The Iranian threat actor known as Agrius is leveraging a new ransomware strain called Moneybird in its attacks targeting Israeli organizations.
Agrius, also known as Pink Sandstorm (formerly Americium), has a track record of staging destructive data-wiping attacks aimed at Israel under the guise of ransomware infections.
Microsoft has attributed the threat actor to Iran's Ministry of Intelligence and Security (MOIS), which also operates MuddyWater. It's known to be active since at least December 2020.
In December 2022, the hacking crew was attributed to a set of attempted disruptive intrusions that were directed against diamond industries in South Africa, Israel, and Hong Kong.
These attacks involved the use of a .NET-based wiper-turned-ransomware called Apostle and its successor known as Fantasy. Unlike Apostle, Moneybird is programmed in C++.
"The use of a new ransomware, written in C++, is noteworthy, as it demonstrates the group's expanding capabilities and ongoing effort in developing new tools," Check Point researchers Marc Salinas Fernandez and Jiri Vinopal said.
The infection sequence begins with the exploitation of vulnerabilities within internet-exposed web servers, leading to the deployment of a web shell referred to as ASPXSpy.
In the subsequent steps, the web shell is used as a conduit to deliver publicly-known tools in order to perform reconnaissance of the victim environment, move laterally, harvest credentials, and exfiltrate data.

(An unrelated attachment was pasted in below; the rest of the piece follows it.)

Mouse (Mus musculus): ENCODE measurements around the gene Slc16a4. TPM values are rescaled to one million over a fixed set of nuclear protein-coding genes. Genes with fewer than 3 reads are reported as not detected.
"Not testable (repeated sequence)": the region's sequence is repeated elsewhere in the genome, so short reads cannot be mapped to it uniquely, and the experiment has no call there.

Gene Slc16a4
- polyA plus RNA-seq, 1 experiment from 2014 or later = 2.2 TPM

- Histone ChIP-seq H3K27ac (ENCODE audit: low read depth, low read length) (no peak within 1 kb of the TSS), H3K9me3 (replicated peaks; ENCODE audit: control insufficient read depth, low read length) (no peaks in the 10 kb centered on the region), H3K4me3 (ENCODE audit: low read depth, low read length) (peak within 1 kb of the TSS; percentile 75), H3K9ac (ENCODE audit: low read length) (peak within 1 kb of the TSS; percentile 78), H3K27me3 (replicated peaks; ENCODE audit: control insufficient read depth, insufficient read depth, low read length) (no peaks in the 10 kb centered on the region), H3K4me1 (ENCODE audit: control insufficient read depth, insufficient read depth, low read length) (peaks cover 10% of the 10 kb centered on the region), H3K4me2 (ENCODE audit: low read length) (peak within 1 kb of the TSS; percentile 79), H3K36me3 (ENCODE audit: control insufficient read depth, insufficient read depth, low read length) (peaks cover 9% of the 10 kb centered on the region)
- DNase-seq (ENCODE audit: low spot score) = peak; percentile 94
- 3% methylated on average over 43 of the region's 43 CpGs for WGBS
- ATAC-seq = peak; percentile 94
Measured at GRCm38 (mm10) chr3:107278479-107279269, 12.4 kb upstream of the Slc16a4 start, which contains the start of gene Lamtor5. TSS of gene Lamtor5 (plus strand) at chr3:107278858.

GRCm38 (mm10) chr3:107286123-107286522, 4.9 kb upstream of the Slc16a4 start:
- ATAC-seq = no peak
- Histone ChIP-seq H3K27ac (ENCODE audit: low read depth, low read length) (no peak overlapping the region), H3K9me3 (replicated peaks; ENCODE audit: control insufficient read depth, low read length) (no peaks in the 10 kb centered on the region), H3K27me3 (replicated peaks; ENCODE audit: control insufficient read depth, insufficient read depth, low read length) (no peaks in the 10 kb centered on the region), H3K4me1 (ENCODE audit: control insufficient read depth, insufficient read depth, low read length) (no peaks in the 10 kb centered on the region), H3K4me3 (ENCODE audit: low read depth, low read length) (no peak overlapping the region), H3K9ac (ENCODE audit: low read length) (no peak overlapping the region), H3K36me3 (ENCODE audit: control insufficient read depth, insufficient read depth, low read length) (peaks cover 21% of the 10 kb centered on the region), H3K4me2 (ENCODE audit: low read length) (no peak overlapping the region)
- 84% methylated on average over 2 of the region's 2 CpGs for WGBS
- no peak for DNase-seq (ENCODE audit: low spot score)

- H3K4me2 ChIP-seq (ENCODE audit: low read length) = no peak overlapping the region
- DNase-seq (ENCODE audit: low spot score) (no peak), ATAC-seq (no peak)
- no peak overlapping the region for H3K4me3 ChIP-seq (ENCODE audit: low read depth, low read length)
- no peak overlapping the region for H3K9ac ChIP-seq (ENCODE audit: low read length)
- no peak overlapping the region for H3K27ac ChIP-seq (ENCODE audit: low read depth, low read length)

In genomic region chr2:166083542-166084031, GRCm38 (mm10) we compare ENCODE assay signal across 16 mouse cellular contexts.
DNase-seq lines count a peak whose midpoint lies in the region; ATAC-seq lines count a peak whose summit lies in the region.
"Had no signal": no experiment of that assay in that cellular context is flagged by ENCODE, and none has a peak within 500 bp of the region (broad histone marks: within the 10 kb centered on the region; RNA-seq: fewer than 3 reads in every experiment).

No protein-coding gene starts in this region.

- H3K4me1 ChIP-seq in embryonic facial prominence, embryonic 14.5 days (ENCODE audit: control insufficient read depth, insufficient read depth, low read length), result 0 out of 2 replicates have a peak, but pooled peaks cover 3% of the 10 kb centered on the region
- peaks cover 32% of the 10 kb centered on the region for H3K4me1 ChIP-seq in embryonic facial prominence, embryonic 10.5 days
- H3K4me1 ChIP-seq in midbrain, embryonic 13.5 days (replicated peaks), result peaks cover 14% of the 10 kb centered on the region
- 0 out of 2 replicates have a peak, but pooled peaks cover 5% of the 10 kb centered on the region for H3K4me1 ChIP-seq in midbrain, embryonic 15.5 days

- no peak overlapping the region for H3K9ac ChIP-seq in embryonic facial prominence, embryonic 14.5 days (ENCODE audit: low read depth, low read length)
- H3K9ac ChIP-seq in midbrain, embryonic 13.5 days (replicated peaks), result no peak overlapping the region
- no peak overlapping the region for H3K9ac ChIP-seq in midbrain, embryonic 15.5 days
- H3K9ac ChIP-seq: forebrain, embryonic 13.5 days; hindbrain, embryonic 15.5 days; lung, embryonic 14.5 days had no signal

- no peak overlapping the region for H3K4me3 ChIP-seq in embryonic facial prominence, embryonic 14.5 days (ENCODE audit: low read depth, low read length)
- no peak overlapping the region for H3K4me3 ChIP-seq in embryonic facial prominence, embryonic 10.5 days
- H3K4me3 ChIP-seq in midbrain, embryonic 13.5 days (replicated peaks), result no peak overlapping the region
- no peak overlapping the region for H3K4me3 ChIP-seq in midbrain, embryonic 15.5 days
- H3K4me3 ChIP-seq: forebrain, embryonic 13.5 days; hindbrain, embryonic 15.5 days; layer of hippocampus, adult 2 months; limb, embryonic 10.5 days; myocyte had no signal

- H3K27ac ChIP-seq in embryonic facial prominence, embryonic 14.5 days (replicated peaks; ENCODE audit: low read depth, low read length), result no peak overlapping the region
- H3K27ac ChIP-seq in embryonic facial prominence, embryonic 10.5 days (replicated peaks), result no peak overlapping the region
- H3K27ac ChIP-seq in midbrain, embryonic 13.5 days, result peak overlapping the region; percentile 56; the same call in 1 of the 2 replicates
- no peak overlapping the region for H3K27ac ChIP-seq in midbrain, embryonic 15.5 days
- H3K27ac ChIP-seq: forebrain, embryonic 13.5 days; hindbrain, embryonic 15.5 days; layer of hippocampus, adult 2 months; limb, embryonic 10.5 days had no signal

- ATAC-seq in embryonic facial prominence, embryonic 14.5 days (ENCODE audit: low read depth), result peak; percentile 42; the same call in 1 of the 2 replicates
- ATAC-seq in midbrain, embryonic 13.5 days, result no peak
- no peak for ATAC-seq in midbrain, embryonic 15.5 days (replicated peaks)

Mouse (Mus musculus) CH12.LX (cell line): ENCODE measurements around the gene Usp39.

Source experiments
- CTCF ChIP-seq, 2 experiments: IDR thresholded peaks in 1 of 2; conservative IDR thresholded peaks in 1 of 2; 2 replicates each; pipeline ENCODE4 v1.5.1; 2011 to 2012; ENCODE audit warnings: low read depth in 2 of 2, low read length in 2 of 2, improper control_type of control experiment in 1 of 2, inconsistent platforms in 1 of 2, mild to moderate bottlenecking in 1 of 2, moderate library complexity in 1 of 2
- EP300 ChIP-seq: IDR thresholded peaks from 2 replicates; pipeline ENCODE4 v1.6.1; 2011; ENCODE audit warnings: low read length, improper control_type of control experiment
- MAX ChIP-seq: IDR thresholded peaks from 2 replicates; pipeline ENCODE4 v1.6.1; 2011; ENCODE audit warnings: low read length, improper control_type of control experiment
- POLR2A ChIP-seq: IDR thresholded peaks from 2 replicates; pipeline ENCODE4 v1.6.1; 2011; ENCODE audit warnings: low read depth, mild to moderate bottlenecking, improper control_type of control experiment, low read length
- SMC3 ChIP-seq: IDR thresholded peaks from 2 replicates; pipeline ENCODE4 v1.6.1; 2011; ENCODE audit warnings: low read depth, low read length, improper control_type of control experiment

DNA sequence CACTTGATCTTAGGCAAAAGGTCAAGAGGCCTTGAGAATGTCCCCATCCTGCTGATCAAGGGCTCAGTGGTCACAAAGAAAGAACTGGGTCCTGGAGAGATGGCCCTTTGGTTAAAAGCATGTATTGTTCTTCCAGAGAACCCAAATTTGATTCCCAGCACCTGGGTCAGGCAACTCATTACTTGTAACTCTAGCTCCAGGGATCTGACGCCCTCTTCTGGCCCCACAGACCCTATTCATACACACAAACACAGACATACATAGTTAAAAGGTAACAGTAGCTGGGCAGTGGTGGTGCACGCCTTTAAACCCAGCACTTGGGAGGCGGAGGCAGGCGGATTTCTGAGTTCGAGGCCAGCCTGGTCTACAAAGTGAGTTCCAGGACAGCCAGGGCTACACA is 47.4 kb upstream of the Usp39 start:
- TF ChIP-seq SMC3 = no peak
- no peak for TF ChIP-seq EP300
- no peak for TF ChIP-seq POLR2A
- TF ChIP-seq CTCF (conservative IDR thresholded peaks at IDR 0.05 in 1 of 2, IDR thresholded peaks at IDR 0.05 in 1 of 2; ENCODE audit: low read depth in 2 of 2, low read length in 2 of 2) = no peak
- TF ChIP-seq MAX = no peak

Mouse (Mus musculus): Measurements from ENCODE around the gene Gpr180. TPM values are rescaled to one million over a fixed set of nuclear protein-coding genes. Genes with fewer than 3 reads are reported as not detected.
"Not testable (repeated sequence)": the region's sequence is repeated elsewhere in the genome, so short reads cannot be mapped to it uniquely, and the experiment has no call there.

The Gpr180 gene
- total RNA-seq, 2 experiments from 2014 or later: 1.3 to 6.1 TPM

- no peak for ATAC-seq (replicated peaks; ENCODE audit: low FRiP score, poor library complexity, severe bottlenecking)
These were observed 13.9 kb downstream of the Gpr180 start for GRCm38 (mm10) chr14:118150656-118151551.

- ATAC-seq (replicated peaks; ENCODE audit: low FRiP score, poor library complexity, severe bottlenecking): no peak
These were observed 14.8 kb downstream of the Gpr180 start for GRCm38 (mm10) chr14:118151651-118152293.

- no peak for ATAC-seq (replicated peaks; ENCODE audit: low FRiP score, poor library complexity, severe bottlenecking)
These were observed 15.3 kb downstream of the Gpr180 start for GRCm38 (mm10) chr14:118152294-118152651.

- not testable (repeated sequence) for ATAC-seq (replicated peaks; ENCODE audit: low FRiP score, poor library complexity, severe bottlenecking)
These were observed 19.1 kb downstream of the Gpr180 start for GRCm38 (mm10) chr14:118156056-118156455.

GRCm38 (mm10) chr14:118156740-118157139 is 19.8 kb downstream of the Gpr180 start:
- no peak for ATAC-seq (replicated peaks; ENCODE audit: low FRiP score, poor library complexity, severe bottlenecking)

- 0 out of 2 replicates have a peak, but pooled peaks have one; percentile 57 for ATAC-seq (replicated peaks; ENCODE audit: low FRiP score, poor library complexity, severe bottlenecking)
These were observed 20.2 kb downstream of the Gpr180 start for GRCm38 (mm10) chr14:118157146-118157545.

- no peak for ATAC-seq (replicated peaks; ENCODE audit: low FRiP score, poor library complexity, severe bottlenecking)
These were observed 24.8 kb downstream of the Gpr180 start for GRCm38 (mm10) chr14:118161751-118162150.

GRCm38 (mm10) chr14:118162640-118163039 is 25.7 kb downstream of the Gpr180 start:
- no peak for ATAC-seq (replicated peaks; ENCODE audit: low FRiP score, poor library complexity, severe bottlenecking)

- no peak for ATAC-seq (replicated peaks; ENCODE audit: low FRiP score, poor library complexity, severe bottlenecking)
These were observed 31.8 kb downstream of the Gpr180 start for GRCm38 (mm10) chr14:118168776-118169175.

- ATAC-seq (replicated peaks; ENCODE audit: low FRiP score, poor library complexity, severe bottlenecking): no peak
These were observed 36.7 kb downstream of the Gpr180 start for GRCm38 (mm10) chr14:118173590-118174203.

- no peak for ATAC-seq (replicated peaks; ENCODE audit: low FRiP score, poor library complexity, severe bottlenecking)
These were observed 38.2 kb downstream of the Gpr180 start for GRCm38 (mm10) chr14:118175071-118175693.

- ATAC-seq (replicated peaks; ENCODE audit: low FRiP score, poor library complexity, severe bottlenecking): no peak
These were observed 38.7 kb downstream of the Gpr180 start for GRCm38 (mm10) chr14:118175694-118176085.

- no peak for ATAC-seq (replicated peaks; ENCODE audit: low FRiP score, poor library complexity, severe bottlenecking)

Also executed on the compromised host is the Moneybird ransomware, which is engineered to encrypt sensitive files in the "F:\User Shares" folder and drop a ransom note urging the company to contact them within 24 hours or risk getting their stolen information leaked.
"The use of a new ransomware demonstrates the actor's additional efforts to enhance capabilities, as well as hardening attribution and detection efforts," the researchers said. "Despite these new 'covers,' the group continues to follow its usual behavior and utilize similar tools and techniques as before."
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Agrius is far from the only Iranian state-sponsored group to engage in cyber operations targeting Israel. A report from Microsoft last month uncovered MuddyWater's collaboration with another cluster dubbed Storm-1084 (aka DEV-1084) to deploy the DarkBit ransomware.
The findings also come as ClearSky disclosed that no fewer than eight websites associated with shipping, logistics, and financial services companies in Israel were compromised as part of a watering hole attack orchestrated by the Iran-linked Tortoiseshell group.
In a related development, Proofpoint revealed that regional managed service providers (MSPs) within Israel have been targeted by MuddyWater as part of a phishing campaign designed to initiate supply chain attacks against their downstream customers.
The enterprise security firm further highlighted escalating threats to small and medium-sized businesses (SMBs) from sophisticated threat groups, which have been observed leveraging compromised SMB infrastructure for phishing campaigns and financial theft.